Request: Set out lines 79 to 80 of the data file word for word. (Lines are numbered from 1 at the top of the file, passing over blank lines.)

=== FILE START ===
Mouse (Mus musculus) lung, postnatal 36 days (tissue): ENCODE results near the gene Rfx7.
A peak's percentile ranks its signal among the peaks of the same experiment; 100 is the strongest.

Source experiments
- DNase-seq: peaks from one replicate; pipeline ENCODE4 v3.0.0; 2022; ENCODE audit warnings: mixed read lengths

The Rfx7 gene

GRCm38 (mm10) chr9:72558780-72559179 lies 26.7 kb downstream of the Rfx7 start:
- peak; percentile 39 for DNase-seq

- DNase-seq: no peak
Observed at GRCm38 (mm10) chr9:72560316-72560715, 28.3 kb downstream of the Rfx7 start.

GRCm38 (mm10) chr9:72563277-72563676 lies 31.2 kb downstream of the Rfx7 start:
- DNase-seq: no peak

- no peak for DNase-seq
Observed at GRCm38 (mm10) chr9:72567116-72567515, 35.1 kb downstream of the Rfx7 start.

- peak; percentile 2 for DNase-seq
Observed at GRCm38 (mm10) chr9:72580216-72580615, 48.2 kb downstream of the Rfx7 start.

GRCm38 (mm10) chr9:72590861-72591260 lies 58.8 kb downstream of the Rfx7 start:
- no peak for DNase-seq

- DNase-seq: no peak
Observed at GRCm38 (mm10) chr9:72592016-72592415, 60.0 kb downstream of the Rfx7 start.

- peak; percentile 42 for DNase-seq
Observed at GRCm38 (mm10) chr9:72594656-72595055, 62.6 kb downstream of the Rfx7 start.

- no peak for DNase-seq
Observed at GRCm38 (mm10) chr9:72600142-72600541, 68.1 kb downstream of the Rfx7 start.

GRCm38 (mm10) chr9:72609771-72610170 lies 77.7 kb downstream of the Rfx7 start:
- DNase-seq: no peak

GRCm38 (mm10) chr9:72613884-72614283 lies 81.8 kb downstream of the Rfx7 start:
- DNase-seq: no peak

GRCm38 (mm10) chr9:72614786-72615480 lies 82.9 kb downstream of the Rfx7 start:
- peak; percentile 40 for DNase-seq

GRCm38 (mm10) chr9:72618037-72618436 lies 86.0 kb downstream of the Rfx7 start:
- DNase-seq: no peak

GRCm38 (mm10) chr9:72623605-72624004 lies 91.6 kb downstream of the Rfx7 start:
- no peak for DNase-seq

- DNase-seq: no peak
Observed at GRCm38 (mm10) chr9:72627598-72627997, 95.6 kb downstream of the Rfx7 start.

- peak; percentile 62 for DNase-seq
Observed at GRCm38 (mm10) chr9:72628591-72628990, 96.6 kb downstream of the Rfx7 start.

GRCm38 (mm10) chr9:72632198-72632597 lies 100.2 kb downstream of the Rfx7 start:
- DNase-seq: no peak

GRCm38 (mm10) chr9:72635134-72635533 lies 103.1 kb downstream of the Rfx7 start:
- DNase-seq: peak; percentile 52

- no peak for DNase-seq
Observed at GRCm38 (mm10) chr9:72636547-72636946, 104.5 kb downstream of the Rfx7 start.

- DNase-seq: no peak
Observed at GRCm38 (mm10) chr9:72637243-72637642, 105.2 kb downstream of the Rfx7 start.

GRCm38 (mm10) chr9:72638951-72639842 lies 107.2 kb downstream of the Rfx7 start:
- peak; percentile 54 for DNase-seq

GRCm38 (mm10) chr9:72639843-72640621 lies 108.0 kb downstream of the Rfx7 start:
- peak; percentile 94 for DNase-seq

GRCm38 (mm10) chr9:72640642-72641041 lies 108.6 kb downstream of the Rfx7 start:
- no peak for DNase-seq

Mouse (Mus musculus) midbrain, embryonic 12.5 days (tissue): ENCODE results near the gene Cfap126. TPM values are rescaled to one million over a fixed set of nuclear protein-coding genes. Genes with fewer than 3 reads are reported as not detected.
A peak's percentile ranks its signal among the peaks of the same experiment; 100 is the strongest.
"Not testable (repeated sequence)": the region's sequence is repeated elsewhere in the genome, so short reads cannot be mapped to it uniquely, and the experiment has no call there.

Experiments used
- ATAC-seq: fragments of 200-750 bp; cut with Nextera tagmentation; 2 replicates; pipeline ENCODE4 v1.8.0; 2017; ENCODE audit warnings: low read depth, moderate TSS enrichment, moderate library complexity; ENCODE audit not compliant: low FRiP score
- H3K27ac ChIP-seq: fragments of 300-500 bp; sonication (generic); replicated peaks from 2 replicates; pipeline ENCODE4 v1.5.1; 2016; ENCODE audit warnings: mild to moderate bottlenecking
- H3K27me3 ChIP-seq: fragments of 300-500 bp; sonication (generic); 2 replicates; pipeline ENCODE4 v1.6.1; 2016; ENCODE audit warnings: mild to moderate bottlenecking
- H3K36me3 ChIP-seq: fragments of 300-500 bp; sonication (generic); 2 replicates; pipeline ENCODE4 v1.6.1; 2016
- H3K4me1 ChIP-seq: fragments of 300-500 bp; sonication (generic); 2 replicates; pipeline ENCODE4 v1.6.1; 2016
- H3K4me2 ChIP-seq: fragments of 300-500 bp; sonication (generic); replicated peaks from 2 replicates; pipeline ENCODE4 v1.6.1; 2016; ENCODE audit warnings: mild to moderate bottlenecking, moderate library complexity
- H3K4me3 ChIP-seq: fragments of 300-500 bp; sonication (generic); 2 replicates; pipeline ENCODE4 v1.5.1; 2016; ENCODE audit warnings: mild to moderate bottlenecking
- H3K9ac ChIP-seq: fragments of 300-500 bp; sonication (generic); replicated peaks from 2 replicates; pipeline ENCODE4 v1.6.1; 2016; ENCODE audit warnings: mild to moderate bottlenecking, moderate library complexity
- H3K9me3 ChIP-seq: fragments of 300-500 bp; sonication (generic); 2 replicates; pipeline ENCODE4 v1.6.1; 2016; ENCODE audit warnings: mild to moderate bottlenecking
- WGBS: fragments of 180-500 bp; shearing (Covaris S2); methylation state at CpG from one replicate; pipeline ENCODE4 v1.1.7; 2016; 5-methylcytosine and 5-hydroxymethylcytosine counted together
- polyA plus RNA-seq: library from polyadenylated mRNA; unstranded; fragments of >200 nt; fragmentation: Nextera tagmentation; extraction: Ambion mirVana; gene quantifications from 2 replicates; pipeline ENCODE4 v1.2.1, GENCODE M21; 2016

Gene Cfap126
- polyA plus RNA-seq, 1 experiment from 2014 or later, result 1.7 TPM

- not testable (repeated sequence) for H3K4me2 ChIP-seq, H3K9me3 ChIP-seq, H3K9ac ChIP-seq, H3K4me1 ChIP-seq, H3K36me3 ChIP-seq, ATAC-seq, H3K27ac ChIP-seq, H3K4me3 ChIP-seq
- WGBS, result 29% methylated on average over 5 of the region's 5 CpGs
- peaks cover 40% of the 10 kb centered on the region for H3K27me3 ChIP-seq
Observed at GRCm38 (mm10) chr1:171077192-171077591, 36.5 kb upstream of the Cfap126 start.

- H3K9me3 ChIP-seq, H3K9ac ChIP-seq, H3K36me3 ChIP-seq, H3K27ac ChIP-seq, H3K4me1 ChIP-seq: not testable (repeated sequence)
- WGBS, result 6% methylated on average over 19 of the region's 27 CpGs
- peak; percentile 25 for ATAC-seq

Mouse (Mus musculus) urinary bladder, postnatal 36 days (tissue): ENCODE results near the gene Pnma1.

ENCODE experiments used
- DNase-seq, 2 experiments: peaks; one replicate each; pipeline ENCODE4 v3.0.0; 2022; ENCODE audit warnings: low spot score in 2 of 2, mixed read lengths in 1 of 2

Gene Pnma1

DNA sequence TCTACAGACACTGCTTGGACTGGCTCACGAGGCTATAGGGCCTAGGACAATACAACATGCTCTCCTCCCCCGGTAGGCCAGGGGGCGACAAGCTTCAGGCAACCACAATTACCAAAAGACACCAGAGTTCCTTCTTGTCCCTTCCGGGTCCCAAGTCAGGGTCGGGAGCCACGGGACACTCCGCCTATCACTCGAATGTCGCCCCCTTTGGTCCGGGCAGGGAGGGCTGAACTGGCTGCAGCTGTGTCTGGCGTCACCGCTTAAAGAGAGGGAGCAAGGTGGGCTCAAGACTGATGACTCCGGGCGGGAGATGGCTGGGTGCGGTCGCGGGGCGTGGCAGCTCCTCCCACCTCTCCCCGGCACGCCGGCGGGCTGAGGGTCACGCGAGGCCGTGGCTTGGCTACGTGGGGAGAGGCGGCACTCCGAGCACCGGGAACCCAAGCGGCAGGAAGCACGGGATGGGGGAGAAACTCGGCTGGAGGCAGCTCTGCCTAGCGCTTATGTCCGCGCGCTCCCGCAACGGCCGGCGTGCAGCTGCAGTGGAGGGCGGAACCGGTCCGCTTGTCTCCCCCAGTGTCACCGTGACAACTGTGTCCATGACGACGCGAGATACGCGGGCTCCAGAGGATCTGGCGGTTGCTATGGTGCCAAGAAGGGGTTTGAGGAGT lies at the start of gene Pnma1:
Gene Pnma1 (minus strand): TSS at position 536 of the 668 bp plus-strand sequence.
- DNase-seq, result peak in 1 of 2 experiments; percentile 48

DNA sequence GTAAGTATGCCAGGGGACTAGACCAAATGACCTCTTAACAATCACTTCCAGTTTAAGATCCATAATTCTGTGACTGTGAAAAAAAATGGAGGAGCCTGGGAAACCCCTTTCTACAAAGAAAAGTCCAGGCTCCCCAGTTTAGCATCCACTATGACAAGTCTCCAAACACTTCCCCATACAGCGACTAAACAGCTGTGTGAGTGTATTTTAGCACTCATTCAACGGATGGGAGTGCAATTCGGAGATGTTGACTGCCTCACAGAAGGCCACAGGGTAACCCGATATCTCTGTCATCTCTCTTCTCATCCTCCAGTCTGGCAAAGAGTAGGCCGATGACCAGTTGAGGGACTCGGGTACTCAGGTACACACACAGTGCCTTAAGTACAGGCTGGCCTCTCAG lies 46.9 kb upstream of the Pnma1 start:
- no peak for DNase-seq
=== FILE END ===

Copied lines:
Gene Pnma1

DNA sequence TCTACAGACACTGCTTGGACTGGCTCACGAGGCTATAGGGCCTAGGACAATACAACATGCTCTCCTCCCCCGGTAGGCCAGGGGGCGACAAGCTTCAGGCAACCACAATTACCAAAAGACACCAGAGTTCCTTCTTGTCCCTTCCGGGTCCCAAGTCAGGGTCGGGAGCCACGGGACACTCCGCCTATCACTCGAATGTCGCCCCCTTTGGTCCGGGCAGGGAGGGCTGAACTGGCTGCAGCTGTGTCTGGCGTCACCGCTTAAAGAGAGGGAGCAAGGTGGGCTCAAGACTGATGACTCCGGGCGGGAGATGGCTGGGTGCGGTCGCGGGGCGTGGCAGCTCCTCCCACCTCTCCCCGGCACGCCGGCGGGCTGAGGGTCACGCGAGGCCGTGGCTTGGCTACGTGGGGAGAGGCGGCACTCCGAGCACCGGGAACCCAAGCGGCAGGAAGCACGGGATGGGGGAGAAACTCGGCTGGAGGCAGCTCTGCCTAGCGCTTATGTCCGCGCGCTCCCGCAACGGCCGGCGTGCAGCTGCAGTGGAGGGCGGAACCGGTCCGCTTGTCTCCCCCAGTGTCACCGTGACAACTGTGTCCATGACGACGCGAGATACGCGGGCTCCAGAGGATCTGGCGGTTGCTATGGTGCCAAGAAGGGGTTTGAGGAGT lies at the start of gene Pnma1: